With the arrival of the coronavirus pandemic in recent years, many key figures in the health world have pointed towards the eradication of smallpox as a way to deal with the current pandemic.
A remarkable achievement in the history of public health, the eradication of smallpox serves as a beacon of hope and valuable lessons for humanity as we grapple with the ongoing coronavirus pandemic.
Smallpox, a deadly viral disease, was successfully eradicated through an extensive global vaccination campaign led by the World Health Organization (WHO) in 1980. Two years before the WHO announced the “death” of smallpox–smallpox was already eradicated in most parts of the modern world.
The world has also applied many of the lessons learned from the smallpox eradication to dealing with COVID-19, with unprecedented collaboration and vaccine research ongoing throughout the world. However, the coronavirus pandemic most likely will not be wiped out in the near future.
There are multiple reasons for this.
Smallpox was easy to spot. With the entire world receiving scare upon scare over the disease, it helped that smallpox had telltale lesions that identified infected people. Meanwhile, many symptoms of COVID-19, such as a cough or a fever–can be shared across other infections such as the flu or whooping cough, making it difficult to identify and thus track.
Further, unlike smallpox, COVID-19 mutated into many variations. According to Yale Medicine, the SARS-CoV-2 virus currently has four main variants circulating the globe: Alpha, Beta, Delta, and Omicron. This is compared to smallpox mainly having only two main variants. The variations make containment and vaccination against the disease incredibly difficult. Vaccines may only be effective towards a certain variant, and more research and time have to be utilized in order to produce vaccines targeting different variants.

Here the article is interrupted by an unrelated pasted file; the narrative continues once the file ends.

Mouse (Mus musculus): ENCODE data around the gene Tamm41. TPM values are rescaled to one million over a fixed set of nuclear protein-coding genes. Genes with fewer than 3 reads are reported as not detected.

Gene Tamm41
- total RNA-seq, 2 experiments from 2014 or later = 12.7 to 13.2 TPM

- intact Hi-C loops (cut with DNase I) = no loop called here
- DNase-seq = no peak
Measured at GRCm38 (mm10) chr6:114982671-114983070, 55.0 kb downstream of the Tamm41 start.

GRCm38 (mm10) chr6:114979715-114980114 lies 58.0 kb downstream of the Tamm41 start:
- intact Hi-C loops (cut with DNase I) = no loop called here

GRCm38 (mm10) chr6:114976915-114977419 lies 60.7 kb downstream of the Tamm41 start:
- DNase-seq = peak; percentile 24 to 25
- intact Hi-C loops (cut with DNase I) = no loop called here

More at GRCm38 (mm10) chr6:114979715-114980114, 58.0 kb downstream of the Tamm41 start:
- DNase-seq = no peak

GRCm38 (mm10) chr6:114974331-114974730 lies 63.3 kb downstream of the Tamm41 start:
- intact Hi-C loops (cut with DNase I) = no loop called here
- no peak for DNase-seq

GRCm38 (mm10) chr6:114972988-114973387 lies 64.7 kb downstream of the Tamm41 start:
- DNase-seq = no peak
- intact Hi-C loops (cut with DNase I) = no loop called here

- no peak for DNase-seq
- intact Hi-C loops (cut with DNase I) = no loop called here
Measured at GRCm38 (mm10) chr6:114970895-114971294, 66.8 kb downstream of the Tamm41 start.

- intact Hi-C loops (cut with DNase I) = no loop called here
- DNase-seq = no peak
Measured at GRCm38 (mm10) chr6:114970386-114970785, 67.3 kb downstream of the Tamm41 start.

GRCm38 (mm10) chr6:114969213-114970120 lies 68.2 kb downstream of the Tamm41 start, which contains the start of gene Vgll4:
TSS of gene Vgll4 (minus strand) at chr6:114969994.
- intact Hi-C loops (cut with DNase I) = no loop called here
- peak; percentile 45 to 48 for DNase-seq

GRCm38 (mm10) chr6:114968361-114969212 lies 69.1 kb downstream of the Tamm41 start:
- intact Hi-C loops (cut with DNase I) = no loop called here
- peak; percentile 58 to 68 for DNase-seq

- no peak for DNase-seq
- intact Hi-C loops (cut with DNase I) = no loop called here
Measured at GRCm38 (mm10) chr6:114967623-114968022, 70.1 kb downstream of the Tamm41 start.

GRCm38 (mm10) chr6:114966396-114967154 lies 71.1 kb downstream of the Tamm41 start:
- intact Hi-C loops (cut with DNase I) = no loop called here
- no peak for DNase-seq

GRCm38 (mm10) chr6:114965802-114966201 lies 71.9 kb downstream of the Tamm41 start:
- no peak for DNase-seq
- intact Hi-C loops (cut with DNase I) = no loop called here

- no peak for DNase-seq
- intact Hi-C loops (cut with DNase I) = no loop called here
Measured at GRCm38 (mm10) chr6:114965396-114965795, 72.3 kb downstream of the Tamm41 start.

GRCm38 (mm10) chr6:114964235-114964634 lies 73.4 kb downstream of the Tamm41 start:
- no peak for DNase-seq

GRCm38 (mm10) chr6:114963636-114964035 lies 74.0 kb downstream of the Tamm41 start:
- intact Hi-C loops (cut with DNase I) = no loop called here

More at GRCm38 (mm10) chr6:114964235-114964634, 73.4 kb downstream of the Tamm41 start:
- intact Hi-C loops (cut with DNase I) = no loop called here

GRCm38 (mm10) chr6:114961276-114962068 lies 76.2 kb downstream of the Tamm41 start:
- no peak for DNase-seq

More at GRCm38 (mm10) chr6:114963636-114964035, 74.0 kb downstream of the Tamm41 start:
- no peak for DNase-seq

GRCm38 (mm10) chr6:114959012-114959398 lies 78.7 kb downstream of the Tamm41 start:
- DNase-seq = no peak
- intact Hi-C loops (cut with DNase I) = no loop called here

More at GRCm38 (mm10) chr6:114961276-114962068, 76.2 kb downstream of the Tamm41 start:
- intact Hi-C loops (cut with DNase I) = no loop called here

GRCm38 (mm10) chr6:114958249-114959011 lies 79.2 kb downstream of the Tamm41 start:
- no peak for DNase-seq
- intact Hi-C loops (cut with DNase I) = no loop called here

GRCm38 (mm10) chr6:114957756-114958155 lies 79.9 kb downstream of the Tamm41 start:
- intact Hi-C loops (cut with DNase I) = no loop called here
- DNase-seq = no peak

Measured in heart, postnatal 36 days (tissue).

A social complication to fighting the disease is the anti-vax movement. Although present ever since vaccines were introduced, anti-vaccine organizations grew in popularity with the pandemic. Due to the government and public schools mandating vaccines, this pushed Anti-vaxxers into a corner and significantly boosted their popularity, hindering the vaccination process. Even future presidential candidates, such as Robert F. Kennedy Jr., supported anti-vaccination policies.
Unlike COVID-19, smallpox was unique as it belonged to a larger umbrella virus–the pox viruses– which included monkeypox, chickenpox and cowpox. These different viruses mostly stayed within their namesakes, with many pox viruses only infecting animals and others only infecting humans. Smallpox only infected humans, so no vaccines were needed to protect the animal population. The same cannot be said for the coronavirus, as the virus can be spread to bats, pangolins, primates and even whales, according to the American Council on Science and Health.
Overall, the eradication of any disease takes time, and the coronavirus especially. Even smallpox, with a relatively organized campaign, took over twenty years to eradicate. The coronavirus, with all its complications, could take longer. Nevertheless, slowly but surely–even if the virus isn’t eradicated–life can and will go back to normal.